Memorial Day is a time for saying goodbye and, in one sense, saying goodbye around this time of year to a group of people has become automatic for many of us. I am referring to the many graduating seniors from high schools and colleges around the nation. Those institutions say goodbye to one class of students in order to welcome a new class of students.
Last week at the G-8 summit, French President Nicolas Sarkozy proposed saying goodbye to what has primarily been private governance of the Internet, which is to say that little, if any, governance exists, and proposed welcoming an international governance regime with government at the helm. As one would imagine, the isle is divided on whether government should control a private enterprise and, if so, to what extent should government intervene. Generally, countries have taken differing stances in their approach to such issues as Internet privacy and taxation.
Eric Schmidt, former CEO of Google, said on a panel discussion that “you want to tread lightly on regulating brand new, innovative industries.” He added, “clearly you need some level of regulation for the evil stuff. But I would be careful about over-regulating the Internet,” and that “I cannot imagine any delegate in this conference that would want Internet growth to be significantly slowed by a government that slows it down because of some stupid rule that they put in place.”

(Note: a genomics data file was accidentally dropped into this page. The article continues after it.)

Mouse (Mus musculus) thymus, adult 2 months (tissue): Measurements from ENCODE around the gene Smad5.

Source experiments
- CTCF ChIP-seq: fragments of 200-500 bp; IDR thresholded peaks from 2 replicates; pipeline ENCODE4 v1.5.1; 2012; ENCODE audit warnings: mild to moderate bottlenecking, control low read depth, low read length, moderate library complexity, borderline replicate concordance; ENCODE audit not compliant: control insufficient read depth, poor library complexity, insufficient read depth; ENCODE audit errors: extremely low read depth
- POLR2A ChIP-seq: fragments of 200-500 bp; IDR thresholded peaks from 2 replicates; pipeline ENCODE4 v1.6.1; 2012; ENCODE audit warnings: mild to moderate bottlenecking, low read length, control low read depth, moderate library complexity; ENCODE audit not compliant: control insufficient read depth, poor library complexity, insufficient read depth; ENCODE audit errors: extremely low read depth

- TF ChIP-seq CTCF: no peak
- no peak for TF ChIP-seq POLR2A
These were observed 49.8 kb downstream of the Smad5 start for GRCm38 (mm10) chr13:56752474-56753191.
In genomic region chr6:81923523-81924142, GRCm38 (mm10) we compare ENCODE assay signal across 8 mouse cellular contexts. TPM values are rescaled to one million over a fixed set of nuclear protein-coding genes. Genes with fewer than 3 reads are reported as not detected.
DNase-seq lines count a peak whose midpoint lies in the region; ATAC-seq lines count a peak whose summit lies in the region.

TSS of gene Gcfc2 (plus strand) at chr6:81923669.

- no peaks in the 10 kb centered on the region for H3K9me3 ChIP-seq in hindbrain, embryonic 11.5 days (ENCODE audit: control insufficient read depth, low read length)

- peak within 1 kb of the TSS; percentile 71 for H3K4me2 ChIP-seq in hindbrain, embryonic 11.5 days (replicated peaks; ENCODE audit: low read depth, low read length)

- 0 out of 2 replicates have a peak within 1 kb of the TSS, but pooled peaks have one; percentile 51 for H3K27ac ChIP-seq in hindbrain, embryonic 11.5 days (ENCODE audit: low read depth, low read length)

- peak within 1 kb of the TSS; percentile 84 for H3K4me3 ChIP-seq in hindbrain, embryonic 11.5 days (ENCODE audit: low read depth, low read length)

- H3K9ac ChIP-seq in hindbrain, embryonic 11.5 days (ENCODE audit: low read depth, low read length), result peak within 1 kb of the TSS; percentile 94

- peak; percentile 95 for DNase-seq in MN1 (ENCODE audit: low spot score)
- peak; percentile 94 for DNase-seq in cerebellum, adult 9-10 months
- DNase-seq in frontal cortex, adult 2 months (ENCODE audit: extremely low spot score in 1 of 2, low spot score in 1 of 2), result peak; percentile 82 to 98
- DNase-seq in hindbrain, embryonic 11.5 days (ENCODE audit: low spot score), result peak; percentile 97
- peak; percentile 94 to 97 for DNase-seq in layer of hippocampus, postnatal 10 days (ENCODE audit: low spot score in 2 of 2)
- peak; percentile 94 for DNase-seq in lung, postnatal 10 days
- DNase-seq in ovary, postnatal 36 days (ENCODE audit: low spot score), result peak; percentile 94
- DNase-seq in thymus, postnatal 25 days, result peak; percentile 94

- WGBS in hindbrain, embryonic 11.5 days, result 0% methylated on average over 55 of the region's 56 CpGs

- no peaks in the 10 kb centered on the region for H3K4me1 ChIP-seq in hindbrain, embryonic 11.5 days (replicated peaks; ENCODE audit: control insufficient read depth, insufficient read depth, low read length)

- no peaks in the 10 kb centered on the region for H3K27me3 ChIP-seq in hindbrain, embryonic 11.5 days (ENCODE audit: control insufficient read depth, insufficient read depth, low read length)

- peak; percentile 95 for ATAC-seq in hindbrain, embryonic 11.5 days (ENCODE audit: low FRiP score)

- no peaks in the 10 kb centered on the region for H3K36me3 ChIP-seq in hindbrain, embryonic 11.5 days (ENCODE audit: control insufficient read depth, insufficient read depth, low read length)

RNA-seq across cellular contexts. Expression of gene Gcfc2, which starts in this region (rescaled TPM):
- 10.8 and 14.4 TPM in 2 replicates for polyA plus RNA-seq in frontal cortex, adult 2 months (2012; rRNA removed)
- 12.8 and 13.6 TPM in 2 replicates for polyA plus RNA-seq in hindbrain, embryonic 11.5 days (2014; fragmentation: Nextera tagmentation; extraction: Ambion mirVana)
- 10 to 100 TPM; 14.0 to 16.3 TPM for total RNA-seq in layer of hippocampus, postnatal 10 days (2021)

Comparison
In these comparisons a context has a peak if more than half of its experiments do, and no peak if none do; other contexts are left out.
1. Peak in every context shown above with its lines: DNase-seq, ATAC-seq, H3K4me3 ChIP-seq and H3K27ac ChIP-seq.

Harmonizing privacy laws is one area of regulation that would be beneficial. Although the United States and European Union created the Safe Harbor Framework to assist U.S. companies to comply with the European Union Privacy Directive, companies doing business globally face a significant expense in ensuring their privacy policies comply with the laws of numerous countries. Governments also need to equip intellectual property owners with the tools necessary to combat online piracy of intellectual property rights. The U.S. IP Protect Act is one such measure that would provide intellectual property owners with such a tool.
The G-8 summit is unlikely to result in any significant changes to Internet governance. But as the use of networks that are accessible by the Internet continue to grow and more businesses and individuals take advantage of cloud computing services, how the Internet is governed will also continue to grow in importance.